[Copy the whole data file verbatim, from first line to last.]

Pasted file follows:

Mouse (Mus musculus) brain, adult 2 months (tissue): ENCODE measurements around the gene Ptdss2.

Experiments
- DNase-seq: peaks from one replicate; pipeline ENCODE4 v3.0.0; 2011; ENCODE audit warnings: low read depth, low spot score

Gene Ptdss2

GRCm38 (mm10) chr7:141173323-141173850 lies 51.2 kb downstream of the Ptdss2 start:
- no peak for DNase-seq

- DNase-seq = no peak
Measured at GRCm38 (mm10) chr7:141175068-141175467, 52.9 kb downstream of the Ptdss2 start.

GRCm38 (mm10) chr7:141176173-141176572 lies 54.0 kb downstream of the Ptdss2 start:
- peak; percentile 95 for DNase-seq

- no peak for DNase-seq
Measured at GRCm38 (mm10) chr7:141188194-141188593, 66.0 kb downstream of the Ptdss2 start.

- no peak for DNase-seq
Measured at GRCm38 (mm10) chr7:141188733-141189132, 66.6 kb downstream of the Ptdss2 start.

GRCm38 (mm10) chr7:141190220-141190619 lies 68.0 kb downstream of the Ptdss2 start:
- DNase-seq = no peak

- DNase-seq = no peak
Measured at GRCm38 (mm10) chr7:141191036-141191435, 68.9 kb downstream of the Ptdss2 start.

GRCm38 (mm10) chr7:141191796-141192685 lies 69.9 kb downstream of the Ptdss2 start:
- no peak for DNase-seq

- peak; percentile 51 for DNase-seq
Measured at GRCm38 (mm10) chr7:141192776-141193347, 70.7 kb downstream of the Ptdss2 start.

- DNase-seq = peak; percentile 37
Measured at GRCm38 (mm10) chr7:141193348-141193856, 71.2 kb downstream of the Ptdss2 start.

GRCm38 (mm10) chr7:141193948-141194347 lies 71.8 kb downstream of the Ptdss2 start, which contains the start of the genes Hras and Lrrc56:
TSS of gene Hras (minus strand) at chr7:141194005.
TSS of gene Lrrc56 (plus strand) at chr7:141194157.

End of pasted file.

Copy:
Mouse (Mus musculus) brain, adult 2 months (tissue): ENCODE measurements around the gene Ptdss2.

Experiments
- DNase-seq: peaks from one replicate; pipeline ENCODE4 v3.0.0; 2011; ENCODE audit warnings: low read depth, low spot score

Gene Ptdss2

GRCm38 (mm10) chr7:141173323-141173850 lies 51.2 kb downstream of the Ptdss2 start:
- no peak for DNase-seq

- DNase-seq = no peak
Measured at GRCm38 (mm10) chr7:141175068-141175467, 52.9 kb downstream of the Ptdss2 start.

GRCm38 (mm10) chr7:141176173-141176572 lies 54.0 kb downstream of the Ptdss2 start:
- peak; percentile 95 for DNase-seq

- no peak for DNase-seq
Measured at GRCm38 (mm10) chr7:141188194-141188593, 66.0 kb downstream of the Ptdss2 start.

- no peak for DNase-seq
Measured at GRCm38 (mm10) chr7:141188733-141189132, 66.6 kb downstream of the Ptdss2 start.

GRCm38 (mm10) chr7:141190220-141190619 lies 68.0 kb downstream of the Ptdss2 start:
- DNase-seq = no peak

- DNase-seq = no peak
Measured at GRCm38 (mm10) chr7:141191036-141191435, 68.9 kb downstream of the Ptdss2 start.

GRCm38 (mm10) chr7:141191796-141192685 lies 69.9 kb downstream of the Ptdss2 start:
- no peak for DNase-seq

- peak; percentile 51 for DNase-seq
Measured at GRCm38 (mm10) chr7:141192776-141193347, 70.7 kb downstream of the Ptdss2 start.

- DNase-seq = peak; percentile 37
Measured at GRCm38 (mm10) chr7:141193348-141193856, 71.2 kb downstream of the Ptdss2 start.

GRCm38 (mm10) chr7:141193948-141194347 lies 71.8 kb downstream of the Ptdss2 start, which contains the start of the genes Hras and Lrrc56:
TSS of gene Hras (minus strand) at chr7:141194005.
TSS of gene Lrrc56 (plus strand) at chr7:141194157.